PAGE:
We invited Savonn to join us for lunch, which by his reaction, was not expected.  He was happy to eat with us and we had a very interesting conversation about his family, his life and his pride in his country and people.  A highlight for me was the discussion we had about Angkor Beer, Cambodia Beer and Black Panther Beer.  The latter he described as "the kind of beer you take when your friend tells you he killed a snake and invites you to dinner".  We loved the casual conversation and opportunity to better understand life outside the usual tourist experience.  Our pictures, along with our afternoon in the village and conversations with Savonn are clearly our favorite souvenirs from this trip. 

After lunch, we were re-energized and managed two more temple visits before heading back to Journey's Within.  The first was Ta Prohm, which is one of the most well known due to its role in some of the filming of Tomb Raider.  We saw no Lara Croft, but Sophia and Cooper filled in with plenty of climbing and jumping among the rubble. 


Ta Prohm was built in the late 12th and early 13th centuries as a Buddhist monastery and university.  It was recognized by UNESCO as a World Heritage site in 1992, and has become one of the most famous and visited temples in Siem Reap due to the trees growing in, around, and literally on the temple walls.  As a result of these trees, the temple has received limited restoration, as removing the trees will cause the temple to crumble. 

After exploring Ta Prohm, we were exhausted, but Sophia was eager to visit "just one more" before heading back to the pool, Tuna, and a cold Angkor Beer.  This last temple of the day was Banteay Srei.  Built in the 10th century, Banteay Srei was considerably smaller than the other temples we visited, but was just as beautiful, and decorated with reliefs and carvings on almost every stone wall.  Evidence of our exhaustion, we took far less photos of what many consider the "jewel of Khmer", than we did at the other temples, but hopefully these give you a taste of what we experience there.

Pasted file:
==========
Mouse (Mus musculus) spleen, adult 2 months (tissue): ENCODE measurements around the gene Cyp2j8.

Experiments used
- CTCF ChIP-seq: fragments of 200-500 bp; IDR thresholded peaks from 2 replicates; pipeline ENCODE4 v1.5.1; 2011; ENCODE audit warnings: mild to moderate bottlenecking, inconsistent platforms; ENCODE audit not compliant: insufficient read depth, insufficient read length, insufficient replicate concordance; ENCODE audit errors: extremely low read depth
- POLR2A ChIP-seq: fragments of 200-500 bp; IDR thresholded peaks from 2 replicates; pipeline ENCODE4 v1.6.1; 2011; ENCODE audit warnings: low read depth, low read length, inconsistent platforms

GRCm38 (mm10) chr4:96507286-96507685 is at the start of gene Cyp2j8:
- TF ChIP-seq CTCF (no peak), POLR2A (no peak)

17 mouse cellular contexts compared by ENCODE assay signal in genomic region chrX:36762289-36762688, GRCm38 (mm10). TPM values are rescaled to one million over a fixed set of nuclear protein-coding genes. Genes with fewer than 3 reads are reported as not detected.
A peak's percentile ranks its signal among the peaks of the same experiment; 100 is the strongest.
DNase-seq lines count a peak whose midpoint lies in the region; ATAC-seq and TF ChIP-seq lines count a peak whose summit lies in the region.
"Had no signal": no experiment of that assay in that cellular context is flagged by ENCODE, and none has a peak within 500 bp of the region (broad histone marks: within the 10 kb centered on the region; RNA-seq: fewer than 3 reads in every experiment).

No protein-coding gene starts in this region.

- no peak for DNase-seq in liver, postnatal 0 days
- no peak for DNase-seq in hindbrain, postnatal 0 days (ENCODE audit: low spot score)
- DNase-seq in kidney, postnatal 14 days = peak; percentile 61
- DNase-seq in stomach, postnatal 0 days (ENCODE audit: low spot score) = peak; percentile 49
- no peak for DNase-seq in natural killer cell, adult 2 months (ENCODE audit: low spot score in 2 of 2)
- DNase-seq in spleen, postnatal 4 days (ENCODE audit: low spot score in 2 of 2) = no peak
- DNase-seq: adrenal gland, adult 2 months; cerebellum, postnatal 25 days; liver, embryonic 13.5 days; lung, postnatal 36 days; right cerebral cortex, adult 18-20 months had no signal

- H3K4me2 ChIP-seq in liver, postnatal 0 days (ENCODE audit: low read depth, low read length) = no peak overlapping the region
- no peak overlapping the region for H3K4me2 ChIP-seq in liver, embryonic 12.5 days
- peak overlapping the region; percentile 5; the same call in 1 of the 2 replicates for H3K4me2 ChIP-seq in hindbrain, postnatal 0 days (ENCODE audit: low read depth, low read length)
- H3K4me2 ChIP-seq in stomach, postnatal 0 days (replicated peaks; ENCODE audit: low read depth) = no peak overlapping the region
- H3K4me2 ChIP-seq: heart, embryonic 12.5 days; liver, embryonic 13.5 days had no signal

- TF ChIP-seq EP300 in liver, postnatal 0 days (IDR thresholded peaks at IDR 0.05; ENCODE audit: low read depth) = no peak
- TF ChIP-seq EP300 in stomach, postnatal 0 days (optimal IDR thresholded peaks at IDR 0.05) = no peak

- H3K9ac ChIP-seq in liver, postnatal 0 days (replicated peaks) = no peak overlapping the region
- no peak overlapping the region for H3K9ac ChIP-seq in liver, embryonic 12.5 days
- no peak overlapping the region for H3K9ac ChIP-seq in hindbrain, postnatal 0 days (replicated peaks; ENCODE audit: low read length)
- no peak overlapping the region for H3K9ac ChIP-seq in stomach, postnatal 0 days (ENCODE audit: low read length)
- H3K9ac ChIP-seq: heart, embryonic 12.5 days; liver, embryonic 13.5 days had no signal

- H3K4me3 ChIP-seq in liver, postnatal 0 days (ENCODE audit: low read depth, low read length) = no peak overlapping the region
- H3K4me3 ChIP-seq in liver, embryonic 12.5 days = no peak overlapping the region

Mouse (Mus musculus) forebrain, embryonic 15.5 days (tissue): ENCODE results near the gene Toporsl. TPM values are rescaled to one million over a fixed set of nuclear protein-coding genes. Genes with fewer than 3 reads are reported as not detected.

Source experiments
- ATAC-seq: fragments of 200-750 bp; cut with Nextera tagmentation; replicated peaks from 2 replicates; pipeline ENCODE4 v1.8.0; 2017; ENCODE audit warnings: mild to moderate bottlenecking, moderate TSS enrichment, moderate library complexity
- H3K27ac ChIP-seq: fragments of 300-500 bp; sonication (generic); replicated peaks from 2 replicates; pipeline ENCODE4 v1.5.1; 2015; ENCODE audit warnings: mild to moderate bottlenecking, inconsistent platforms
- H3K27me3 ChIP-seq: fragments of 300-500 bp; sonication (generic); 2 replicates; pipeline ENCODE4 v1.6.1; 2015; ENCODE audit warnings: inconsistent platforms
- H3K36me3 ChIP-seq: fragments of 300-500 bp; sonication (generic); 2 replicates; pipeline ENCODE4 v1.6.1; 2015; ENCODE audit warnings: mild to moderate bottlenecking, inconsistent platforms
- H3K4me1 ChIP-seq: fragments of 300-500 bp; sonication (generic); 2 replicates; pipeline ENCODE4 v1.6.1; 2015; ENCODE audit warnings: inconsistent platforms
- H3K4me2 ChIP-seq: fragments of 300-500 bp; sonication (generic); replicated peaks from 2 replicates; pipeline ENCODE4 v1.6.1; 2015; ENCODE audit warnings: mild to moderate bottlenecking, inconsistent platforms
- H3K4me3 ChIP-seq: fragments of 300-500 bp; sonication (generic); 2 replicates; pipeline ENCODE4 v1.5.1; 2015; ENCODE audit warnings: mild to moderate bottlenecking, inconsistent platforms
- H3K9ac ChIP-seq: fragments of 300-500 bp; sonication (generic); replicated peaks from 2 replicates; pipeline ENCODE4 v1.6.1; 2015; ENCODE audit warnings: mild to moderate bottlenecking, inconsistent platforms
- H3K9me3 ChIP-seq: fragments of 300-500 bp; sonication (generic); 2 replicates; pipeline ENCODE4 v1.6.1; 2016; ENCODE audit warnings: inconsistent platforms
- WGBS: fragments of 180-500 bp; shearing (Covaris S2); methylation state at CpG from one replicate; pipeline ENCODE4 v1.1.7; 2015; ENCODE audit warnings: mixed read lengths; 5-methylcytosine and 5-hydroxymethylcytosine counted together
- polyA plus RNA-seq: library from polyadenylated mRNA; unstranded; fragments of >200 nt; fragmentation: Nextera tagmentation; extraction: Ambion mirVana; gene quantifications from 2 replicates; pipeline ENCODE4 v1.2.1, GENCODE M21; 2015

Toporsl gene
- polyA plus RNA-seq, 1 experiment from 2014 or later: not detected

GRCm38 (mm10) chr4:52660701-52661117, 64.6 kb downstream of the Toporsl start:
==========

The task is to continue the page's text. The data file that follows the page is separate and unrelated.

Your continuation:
At this point, we stumbled to the cool air, ice-cold wet towels, and bottles of near freezing water that awaited us at the car.  Luckily, the ride home was pretty quick, and we relaxed the remainder of the afternoon by the pool.

Later that evening, we texted Moeng (our friendly local tuk tuk driver) to pick us up for dinner, and we headed to a small, out of the way Italian restaurant, L'Oasi, where we enjoyed one final dinner in Siem Reap.  The food was great, but the highlight of the evening was eavesdropping on a pair of American and French archaeologists having an impassioned discussion about the best way to approach restoration of a nearby temple.  It was fascinating to watch them rifle through pages of photos, diagrams and blueprints as they discussed differing points of view and techniques.  It sure made my job seem awfully boring!

After a short ride to town, we made arrangements for Moeng to pick us up one last time, and we headed to the Old Market for some final shopping.  We didn't last real long, but found some great souvenirs among the vendors at the market before heading back to Journeys Within for one last night before a visit to Tonle Sap, the floating village, and our final temple visit at Phnom Krom.

Stay tuned for day four....our final day in Cambodia.